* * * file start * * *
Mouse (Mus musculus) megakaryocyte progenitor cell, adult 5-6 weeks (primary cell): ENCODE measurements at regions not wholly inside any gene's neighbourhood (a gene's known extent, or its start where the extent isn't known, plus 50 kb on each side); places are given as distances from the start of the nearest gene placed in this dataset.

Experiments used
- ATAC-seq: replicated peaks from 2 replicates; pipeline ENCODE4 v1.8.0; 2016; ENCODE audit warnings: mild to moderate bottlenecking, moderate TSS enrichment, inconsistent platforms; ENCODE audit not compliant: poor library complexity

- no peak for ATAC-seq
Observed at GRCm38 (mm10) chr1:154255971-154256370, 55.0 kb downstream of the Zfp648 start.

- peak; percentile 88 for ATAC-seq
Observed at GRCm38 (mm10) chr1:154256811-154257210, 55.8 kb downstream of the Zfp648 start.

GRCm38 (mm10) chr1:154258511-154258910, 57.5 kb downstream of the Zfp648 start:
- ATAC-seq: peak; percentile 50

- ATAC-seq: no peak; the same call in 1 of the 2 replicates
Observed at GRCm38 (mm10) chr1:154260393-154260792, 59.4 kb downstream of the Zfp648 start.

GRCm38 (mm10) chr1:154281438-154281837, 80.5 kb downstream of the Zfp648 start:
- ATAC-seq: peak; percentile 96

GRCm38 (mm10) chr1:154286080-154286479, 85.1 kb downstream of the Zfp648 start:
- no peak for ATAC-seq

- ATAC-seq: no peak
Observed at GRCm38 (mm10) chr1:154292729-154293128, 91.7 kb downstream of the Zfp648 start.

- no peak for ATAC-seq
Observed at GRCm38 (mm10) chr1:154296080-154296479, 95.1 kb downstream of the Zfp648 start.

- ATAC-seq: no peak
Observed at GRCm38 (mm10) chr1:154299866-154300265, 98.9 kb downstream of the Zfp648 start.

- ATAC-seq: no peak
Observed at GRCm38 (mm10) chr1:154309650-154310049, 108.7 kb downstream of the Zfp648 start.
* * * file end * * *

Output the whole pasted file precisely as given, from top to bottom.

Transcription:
Mouse (Mus musculus) megakaryocyte progenitor cell, adult 5-6 weeks (primary cell): ENCODE measurements at regions not wholly inside any gene's neighbourhood (a gene's known extent, or its start where the extent isn't known, plus 50 kb on each side); places are given as distances from the start of the nearest gene placed in this dataset.

Experiments used
- ATAC-seq: replicated peaks from 2 replicates; pipeline ENCODE4 v1.8.0; 2016; ENCODE audit warnings: mild to moderate bottlenecking, moderate TSS enrichment, inconsistent platforms; ENCODE audit not compliant: poor library complexity

- no peak for ATAC-seq
Observed at GRCm38 (mm10) chr1:154255971-154256370, 55.0 kb downstream of the Zfp648 start.

- peak; percentile 88 for ATAC-seq
Observed at GRCm38 (mm10) chr1:154256811-154257210, 55.8 kb downstream of the Zfp648 start.

GRCm38 (mm10) chr1:154258511-154258910, 57.5 kb downstream of the Zfp648 start:
- ATAC-seq: peak; percentile 50

- ATAC-seq: no peak; the same call in 1 of the 2 replicates
Observed at GRCm38 (mm10) chr1:154260393-154260792, 59.4 kb downstream of the Zfp648 start.

GRCm38 (mm10) chr1:154281438-154281837, 80.5 kb downstream of the Zfp648 start:
- ATAC-seq: peak; percentile 96

GRCm38 (mm10) chr1:154286080-154286479, 85.1 kb downstream of the Zfp648 start:
- no peak for ATAC-seq

- ATAC-seq: no peak
Observed at GRCm38 (mm10) chr1:154292729-154293128, 91.7 kb downstream of the Zfp648 start.

- no peak for ATAC-seq
Observed at GRCm38 (mm10) chr1:154296080-154296479, 95.1 kb downstream of the Zfp648 start.

- ATAC-seq: no peak
Observed at GRCm38 (mm10) chr1:154299866-154300265, 98.9 kb downstream of the Zfp648 start.

- ATAC-seq: no peak
Observed at GRCm38 (mm10) chr1:154309650-154310049, 108.7 kb downstream of the Zfp648 start.